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ESA centre to develop Europe's space economy and promote commercialisation
by Staff Writers
Paris (ESA) Jun 14, 2022

ESA file illustration

Entrepreneurs, fledgling firms and established space companies are to receive a boost with the launch of the European Centre for Space Economy and Commerce.

The ESA centre aims to create jobs and prosperity in Europe by fostering a fertile environment to promote the development of the space economy and boost the commercialisation of space in Europe. It will encourage disruptive innovation and foster partnerships between professionals and enthusiasts.

The European Centre for Space Economy and Commerce will be launched at an event on 4 July that will be livestreamed from the European Space Policy Institute in Vienna, Austria, where it will be based.

ESA Director General Josef Aschbacher will deliver a keynote speech, highlighting how promoting commercial investment in space forms part of his ambitious plans described in ESA's Agenda 2025. His speech will be followed by a panel discussion on the development of the space economy and commerce in Europe.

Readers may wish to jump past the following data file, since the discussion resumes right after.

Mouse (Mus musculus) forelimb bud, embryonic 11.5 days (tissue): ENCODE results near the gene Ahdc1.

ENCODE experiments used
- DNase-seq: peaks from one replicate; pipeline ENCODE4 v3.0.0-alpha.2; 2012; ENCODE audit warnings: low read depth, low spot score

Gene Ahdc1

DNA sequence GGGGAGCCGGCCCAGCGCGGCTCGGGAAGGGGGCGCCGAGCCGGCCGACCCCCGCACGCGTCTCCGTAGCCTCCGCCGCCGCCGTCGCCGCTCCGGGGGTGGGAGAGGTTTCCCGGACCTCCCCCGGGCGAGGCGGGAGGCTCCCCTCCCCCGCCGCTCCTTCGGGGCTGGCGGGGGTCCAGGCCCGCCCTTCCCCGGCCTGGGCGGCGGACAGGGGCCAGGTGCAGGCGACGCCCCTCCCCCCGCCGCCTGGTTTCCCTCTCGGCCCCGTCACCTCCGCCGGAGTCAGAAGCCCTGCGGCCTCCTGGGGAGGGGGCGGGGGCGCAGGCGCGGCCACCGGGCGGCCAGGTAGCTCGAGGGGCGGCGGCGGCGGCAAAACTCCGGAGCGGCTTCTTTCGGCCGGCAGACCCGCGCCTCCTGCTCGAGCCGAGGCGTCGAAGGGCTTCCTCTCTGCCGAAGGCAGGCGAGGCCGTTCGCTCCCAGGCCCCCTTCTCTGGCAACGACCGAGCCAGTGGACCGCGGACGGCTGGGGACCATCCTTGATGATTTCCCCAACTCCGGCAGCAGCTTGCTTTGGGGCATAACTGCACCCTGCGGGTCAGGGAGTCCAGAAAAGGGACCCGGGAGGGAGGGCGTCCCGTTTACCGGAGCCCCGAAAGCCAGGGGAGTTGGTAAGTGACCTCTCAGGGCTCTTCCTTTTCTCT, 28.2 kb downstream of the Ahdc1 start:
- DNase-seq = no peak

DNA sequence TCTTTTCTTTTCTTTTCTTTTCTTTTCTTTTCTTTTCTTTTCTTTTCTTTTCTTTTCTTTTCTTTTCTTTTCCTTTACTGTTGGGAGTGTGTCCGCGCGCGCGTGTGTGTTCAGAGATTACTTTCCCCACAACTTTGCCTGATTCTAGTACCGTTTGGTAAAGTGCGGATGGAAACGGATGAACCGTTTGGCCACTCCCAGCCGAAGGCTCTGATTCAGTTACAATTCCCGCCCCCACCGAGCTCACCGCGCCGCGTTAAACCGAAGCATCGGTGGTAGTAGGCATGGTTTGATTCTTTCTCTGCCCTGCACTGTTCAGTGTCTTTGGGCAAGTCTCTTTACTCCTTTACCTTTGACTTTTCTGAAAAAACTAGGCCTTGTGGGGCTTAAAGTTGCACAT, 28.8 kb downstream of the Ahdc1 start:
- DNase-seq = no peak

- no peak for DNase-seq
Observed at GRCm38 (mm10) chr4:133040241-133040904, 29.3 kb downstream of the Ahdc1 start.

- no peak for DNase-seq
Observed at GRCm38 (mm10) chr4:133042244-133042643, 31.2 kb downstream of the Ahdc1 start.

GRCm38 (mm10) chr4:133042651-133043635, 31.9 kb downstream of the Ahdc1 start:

The event kicks off activities at the centre, which will provide a European platform for interdisciplinary debates and research.

Individuals professionally involved in the space economy and commerce - who share an interest in the development of the space industry in Europe - will be able to attend conferences and workshops, networking sessions, working groups, collaborative research, competitions for students, and summer schools.

The centre will welcome members from different professional backgrounds, including economists, engineers, scientists and lawyers from the commercial companies, public institutions, international organisations, and academia.

The European Space Policy Institute will support ESA with the management and secretariat of the centre.

Tune in to ESA Web TV on 4 July from 14:00 to16:00 CEST to watch this event broadcast live from Vienna.

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Maine looks to grow space economy, for students, research and business
Washington DC (UPI) Jun 7, 2021
Maine leaders have long been searching for ways to keep more of high school and college graduates from leaving the state. But lobstering and forestry, two stalwarts of the Maine economy, aren't what they used to be. Enter the new space economy. "There's something sexy about space," Terry Shehata, executive director of the Maine Space Grant Consortium, a NASA-funded nonprofit, told UPI. Maine - and its plethora of acreage, far from the light pollution of the Eastern Seaboard's maj ... read more

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